Tryst with midnight: Review of Midnight’s Furies by Nisid Hajari


by P N Balji

final FINAL COVER.indd

Midnight’s Furies by Nisid Hajari

Hardcover: 352 pages

Publisher: Penguin Random House, India

Language: English

 
It was many years ago that I fell in love with midnight. That was when I read Freedom at Midnight, a magical book about India’s Independence written by Larry Collins and Dominique Lapierre. That was also when I changed my mind about the witching hour, the time of night when demons, witches and ghosts were thought to come out to frighten us.

I am also a sucker for books written by journalists. Many of these books are written with a clarity and real-life incisiveness that only a journalist who has had his or her boots on the ground can bring to life.

So when I was given the book, Midnight’s Furies, to review I grabbed it. Bloomberg journalist Nisid Hajari’s account is a valuable addition to the many heard and unheard stories of India’s bitter fight for  Independence and the bloody road to Partition.

Hajari’s claim is that Partition is still not understood fully even though so much has been said in books, art, film and music. The disdain he reflects in his writing about these past works will make
one wonder: So how is his take different and refreshing? For one, Hajari uses his skills as a story teller to good use. He brings to life personalities we have read or heard about. In the process, the author makes them look human.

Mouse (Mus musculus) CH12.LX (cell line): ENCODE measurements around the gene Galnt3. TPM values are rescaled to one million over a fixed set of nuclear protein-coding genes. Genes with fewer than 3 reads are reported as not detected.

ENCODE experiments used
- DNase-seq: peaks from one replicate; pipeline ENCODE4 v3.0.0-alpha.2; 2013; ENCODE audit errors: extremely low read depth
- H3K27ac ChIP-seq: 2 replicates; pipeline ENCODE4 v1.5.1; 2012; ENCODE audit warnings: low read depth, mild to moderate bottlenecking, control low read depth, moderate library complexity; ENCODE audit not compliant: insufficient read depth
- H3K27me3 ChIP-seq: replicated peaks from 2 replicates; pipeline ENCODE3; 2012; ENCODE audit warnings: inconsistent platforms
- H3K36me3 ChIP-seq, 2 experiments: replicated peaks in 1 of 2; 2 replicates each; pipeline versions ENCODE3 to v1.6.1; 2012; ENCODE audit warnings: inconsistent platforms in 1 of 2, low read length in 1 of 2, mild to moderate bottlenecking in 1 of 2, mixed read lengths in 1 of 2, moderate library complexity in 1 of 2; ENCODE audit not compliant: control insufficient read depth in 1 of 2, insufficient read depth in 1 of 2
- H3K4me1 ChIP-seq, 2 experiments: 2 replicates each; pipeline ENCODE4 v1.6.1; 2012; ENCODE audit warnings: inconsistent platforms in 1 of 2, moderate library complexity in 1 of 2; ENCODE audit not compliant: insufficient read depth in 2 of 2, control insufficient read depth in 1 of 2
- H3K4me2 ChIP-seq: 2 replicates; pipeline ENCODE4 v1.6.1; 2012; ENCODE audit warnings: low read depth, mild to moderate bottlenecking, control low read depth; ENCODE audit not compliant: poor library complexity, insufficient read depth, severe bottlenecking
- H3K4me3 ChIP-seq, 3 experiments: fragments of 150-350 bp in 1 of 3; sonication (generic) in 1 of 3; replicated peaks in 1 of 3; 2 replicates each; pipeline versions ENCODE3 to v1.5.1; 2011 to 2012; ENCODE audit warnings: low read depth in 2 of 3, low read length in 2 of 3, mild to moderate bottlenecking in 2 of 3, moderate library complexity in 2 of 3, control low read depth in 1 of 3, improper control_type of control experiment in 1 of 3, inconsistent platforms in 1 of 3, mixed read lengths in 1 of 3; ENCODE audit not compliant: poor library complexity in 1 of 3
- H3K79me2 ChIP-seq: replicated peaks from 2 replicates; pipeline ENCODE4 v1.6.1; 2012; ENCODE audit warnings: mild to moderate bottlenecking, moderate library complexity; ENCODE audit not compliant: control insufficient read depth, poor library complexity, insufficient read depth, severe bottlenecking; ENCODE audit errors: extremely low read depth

For another, it is told in the style of a novelist, making nearly every section a page turner. That makes it easier to get into the human drama of the story, showing that history need not be a dry and boring story.

As always in a complex and heart-wrenching re-telling of a story like the Partition, Hajari ignores some critical players like Muhammad Iqbal, the first man to put forward a case for the
creation of Pakistan. Then there is a lack of use of primary sources for telling the story.

Although he doesn’t hide his reliance on secondary sources, the reader is left wondering whether he could have put in more work to get to more original versions. That is always the problem when you try to delve into stories that are painfully old and still divide communities. Yet, for those who are romantic about midnight stories of a country that is still paying the price for the decision of their leaders to go separate ways, this work is a good addition to their book shelves.

P N Balji is a veteran Singaporean journalist.